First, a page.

A keystone of the George W. Bush Administration would have replaced (via starvation & anti-selection) employee health benefits. The Consumer Directed Health Plan (CDHP) concept was to switch to an individual-based health coverage system via HSAs. SPBA (very bluntly) said that instead of creating a mutually-destructive battle between employee benefits and HSAs, why not combine and let HSAs be an option for employee benefit plans, and let the high-deductible coverage be in a self-funded plan. The rest is happy history, and a high percent of HSAs today are reportedly in an employee benefit format, and it is one of the fastest-growing types of employee health plan. SPBA had also warned that if regulatory guidance for the new CDHP & HSAs was not quick & clear, the new concept would whither, like a new plant not given water. Key senior Bush staff made it happen. The IRS and other agency staff actively sought from SPBA and accepted ideas in areas needing clarification. Zoom! Regs that would normally take months, would be issued in days or weeks with surprising detail and clarity.
Barrack Obama had his first Blackberry chat with SPBA well before election day. The background is that for the past 5 or 6 Presidents, SPBA has been selected to pose a written question directly to both final candidates, and receive an answer. SPBA has been selected to be the voice of the employee benefits/insurance/health/pension community. As you can imagine, SPBA turns a question into an “explanation” & emphasis of a policy or need. Sen. McCain’s response was blah. However, Sen. Obama was intrigued and Blackberried back asking for more insight. We may have responded with overkill, because his final response afterwards was something like “I don’t understand much about this stuff.” That was probably a very honest layman answer, and he had only mentioned health coverage twice in passing in the campaign, so it was not a priority.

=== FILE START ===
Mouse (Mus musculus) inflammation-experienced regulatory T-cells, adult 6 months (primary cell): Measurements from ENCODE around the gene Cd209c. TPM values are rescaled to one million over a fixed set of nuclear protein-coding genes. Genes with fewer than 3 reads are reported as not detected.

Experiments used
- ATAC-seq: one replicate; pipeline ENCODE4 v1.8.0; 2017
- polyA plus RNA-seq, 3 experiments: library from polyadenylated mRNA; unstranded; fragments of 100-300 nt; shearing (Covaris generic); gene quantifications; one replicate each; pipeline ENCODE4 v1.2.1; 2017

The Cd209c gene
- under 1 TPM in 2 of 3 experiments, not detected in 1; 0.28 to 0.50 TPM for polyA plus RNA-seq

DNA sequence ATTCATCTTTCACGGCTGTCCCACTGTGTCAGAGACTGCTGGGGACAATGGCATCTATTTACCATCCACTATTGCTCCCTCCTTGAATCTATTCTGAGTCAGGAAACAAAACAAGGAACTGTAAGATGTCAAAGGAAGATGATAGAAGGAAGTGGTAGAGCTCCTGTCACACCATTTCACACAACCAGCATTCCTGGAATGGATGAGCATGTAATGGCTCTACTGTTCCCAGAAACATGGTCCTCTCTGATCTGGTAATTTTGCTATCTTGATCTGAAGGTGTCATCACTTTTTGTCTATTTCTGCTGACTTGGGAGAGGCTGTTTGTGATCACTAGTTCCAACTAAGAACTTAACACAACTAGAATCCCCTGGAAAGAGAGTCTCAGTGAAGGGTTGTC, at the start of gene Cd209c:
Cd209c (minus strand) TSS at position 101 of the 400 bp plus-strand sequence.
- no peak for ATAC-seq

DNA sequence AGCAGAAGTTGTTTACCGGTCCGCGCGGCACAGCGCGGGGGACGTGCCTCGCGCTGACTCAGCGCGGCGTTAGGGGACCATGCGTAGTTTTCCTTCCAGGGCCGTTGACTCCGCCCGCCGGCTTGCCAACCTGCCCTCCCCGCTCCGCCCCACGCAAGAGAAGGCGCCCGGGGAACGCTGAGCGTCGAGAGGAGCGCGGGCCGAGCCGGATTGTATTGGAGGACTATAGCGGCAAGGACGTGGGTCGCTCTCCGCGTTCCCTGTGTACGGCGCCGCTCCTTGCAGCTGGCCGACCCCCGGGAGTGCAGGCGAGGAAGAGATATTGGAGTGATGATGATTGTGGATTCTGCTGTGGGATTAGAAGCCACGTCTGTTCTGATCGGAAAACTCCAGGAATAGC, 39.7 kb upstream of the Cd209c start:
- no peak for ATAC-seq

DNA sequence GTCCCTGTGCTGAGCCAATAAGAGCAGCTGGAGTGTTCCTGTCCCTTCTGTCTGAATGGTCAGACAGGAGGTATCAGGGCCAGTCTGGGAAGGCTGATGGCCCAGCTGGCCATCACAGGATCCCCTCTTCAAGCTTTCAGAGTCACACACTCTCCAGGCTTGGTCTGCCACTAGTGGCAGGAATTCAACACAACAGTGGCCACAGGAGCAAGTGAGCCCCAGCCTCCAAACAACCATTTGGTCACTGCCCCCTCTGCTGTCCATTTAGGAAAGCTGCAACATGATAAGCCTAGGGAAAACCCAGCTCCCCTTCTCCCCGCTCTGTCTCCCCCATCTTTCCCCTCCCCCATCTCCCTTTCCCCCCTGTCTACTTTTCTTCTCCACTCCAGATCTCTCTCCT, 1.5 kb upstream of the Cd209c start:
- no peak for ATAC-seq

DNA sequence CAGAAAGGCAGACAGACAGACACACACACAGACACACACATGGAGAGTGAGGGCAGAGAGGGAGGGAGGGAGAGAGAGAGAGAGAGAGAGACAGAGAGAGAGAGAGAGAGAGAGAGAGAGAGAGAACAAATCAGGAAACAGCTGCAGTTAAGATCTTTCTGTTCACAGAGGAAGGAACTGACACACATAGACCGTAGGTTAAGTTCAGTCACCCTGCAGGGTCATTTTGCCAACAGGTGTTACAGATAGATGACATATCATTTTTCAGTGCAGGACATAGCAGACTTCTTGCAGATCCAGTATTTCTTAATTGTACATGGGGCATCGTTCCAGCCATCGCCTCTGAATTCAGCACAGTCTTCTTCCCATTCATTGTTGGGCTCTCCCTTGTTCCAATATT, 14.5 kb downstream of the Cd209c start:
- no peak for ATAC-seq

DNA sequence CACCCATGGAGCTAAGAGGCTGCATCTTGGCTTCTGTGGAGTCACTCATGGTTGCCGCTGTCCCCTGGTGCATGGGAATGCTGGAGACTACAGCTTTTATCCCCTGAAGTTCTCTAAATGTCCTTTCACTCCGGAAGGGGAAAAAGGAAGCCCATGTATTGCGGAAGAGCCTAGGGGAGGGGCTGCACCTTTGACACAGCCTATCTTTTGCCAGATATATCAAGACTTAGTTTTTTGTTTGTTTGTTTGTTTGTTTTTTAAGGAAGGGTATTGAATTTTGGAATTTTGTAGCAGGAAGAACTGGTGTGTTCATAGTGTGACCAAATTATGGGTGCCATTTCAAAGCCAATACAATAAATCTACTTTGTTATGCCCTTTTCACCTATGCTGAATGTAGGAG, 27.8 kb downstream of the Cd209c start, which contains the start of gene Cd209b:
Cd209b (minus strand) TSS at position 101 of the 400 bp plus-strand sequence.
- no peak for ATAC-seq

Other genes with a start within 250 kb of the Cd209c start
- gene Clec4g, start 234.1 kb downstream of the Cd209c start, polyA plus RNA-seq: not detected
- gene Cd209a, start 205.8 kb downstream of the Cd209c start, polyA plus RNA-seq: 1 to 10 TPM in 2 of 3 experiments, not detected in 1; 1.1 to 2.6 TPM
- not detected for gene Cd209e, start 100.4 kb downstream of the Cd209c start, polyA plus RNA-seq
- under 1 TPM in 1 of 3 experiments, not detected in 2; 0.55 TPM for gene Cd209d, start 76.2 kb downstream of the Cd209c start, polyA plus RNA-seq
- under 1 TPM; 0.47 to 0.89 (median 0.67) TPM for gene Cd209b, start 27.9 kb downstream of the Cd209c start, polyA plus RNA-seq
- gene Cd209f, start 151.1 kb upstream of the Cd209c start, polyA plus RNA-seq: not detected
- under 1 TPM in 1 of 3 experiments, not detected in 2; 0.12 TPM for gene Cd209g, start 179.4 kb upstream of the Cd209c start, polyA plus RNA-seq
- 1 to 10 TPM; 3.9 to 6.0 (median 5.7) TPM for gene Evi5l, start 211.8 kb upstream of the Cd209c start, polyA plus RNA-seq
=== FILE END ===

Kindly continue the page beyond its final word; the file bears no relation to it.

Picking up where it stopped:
Of course, the historical irony is that Obama will go down in history as having single-handedly achieved major health reform that Teddy Roosevelt, Harry Truman and others had not been able to achieve. However, “Obamacare” was actually conceived & written mostly by the Senate Finance Committee, and then, due to a fluke of partisan political circumstances, it became the law, with very little input from the President.
So, that is the historical perspective of health policy of the various Presidents, told without the hype and any afterglow of sentimentality. It shows that employee benefits have no natural enemies, nor do we have any automatic friends & supporters. Success depends on entities like TPAs & plan sponsors doing a good job (fulfilling patients’ & sponsors’ justifiable expectations), and spreading the real-world insights to educate the community, media and political leaders in their home areas. It is also dedicated SPBA members willing to provide their real-world expertise & insights. Congratulations.